Most visitors online was 1207 , on 19 Nov 2020
Unfortunately Jim, I have yet to have a nice tubular chime movement that was not treated this way for those prices, brought to me after for repair. A few really nice english fusee movements as well, maybe not rust, but alot of sticky goo (sometimes it hasn't turned green yet) and often what I call "high water lines".I recently saw a 3 train high-quality tubular chime clock movement that was corroded, rusty steel, and green brass, it had been dunked, in who knows what. It didn't run for than a few days when it came home. The repair bill from that fine craftsman? A mear $3000.
Hello Jim,I have been a bit taken aback by some of the folks who get upset about this subject. Many of us post for sake of amusement, not really to belittle misdirected past efforts at clock repair. There are people who collect make-do repairs of many household items and respect them for what they are. Someone made-do with what they had on hand. Sometimes we see remarkable ingenuity, usually not. One might well assume that many of the really sloppy jobs we see were done by an owner trying to his clock back on the road.
It looks as though a piece has been let in but how come one tooth is reversed. That's weird. Big lumps of solder could have been brushed off while still molten That's ugly!Hey Guys & Gals,
Check out this one. Not only would the solder put escape wheel out of poise but look at the tooth at the 1:00 position.
This should give a unusual printout on Microset connected to computer and set to record every beat.
Assuming it will even run.
Keep these pics coming, I have over a hundred already.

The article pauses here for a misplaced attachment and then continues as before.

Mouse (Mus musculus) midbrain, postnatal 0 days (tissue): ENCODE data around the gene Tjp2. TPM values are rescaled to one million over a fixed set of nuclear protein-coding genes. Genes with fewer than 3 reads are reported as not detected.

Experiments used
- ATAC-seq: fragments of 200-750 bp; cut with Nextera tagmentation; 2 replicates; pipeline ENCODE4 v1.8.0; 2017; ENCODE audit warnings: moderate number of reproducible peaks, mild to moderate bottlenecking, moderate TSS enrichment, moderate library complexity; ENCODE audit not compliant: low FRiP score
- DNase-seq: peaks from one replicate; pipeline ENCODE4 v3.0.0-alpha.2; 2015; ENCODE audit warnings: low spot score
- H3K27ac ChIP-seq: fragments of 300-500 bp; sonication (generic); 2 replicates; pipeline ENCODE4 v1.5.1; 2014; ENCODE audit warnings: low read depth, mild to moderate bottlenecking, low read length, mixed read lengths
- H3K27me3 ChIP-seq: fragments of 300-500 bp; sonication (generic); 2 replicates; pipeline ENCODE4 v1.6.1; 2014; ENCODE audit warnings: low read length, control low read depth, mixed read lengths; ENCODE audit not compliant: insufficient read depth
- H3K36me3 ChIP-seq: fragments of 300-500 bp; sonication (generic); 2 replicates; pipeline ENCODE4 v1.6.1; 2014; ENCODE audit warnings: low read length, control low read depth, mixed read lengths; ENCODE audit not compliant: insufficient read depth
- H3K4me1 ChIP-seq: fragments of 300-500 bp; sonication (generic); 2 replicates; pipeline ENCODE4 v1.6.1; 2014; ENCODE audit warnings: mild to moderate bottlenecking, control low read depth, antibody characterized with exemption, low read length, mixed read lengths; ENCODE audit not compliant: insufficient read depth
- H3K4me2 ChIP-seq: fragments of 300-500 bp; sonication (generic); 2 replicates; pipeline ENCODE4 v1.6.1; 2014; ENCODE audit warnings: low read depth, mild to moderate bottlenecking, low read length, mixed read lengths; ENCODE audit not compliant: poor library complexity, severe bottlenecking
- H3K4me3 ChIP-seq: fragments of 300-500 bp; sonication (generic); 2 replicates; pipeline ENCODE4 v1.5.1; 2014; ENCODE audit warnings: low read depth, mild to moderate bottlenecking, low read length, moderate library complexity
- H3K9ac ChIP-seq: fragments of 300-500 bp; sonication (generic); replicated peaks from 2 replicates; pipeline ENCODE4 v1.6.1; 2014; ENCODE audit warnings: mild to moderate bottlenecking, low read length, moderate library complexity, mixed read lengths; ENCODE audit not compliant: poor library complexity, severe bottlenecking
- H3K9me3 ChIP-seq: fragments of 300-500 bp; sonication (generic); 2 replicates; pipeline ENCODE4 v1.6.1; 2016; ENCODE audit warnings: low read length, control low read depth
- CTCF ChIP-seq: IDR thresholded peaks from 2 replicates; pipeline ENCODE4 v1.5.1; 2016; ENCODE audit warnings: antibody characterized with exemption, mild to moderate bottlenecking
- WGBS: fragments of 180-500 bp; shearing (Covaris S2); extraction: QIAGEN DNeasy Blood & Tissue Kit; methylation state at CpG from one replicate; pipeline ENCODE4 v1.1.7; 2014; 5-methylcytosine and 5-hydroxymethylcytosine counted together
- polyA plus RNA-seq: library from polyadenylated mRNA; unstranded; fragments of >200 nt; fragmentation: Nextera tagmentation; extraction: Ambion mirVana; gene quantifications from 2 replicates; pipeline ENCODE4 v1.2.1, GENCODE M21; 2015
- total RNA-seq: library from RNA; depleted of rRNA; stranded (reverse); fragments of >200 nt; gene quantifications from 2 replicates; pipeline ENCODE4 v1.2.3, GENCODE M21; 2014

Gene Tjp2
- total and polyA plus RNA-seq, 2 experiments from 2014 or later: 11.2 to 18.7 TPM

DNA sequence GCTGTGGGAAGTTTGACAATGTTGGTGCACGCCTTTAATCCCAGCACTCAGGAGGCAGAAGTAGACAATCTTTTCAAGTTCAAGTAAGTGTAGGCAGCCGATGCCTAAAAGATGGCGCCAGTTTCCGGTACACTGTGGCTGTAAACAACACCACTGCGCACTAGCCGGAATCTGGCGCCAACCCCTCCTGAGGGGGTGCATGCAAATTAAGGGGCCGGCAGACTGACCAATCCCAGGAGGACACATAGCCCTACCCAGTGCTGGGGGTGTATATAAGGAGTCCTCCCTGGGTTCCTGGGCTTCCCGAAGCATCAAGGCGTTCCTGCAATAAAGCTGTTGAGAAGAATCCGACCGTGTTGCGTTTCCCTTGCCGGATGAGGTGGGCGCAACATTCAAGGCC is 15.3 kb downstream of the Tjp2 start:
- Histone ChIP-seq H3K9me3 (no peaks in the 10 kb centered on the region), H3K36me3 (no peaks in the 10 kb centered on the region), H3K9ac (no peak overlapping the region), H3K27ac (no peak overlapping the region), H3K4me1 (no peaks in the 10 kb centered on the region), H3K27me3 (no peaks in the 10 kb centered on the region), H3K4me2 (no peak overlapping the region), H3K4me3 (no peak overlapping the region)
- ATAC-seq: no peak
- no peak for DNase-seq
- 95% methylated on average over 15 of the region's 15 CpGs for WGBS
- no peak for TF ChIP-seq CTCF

Yeah, that's just lazy. It takes one sharpee and a little more care to use a temporary marking on the plate. After the little x's or circles, it's there forever. And I've seen some plates where the guy goes and signs his name with the scribe, too.A little art on the barrel cap and back of the dial is not such a bad thing. It's the guy that scribes X's at the pivot holes he intends to bush that I'd like to throttle.
Have you noticed that same person recently has "parted" at least one more Herschede clock on eBay.As a matter of fact I watched with some remorse when what appeared to be a very nice Herschede Model 294 "Haverford" was just recently...within the last week or so...parted out on eBay by someone who calls himself a monger of clocks. He's really a destroyer of clocks and a monger of clock parts.
Have you noticed that same person recently has "parted" at least one more Herschede clock on eBay.
I thought it novel that the movements and tube racks were not offered for sale.
Fortunately or unfortunately I am in the market for a set of tubes.
Three of the 9 I have are cracked and a race car mechanic botched a repair on those.
I am ashamed to post pictures.
You can bet that the ones I have will be on eBay if I find suitable replacements.
Where is the morality?
a set of nine good Herschede tubes will probably set you back a grand or more on ebay.
The first set of tubes for sale were scuffed but not cracked. The second set had fine cracks in three of the tubes. If I remember, the first set sold for about $700.00 plus shipping and the second set sold for $608.00 plus shipping.
It seems used Urgos tubes are down as well.
Herschede tubes are larger diameter (about 1 3/8" vs Urgos at about an inch diameter.)
Like Herschede and other high end clocks, the prices have slacked off a bit on tube sets.
Is there any news on the concern that bought the R and M Imports stock?
Hello Dick,Have you noticed that same person recently has "parted" at least one more Herschede clock on eBay.
....Is there any news on the concern that bought the R and M Imports stock?...
Not having a lathe, or the training to use one, this one is beyond my skill level at this time. I have yet to do this type of escapement work and the clutch worries me also I'll bet there is plenty of pivot work to be done. Stubborn sucker, still running and keeping time. I'm going to keep an eye out for a replacement movement at least for parts. Considering the condition of the case this reminds of the story I read on here about the guy "making antiques".The Solder Fairy has been pretty busy with this clock. Most of those should be pretty easy (but time consuming) to clean up. You've got a few challenges there though. Recoils can be very forgiving, can't they? What are your plans going forward?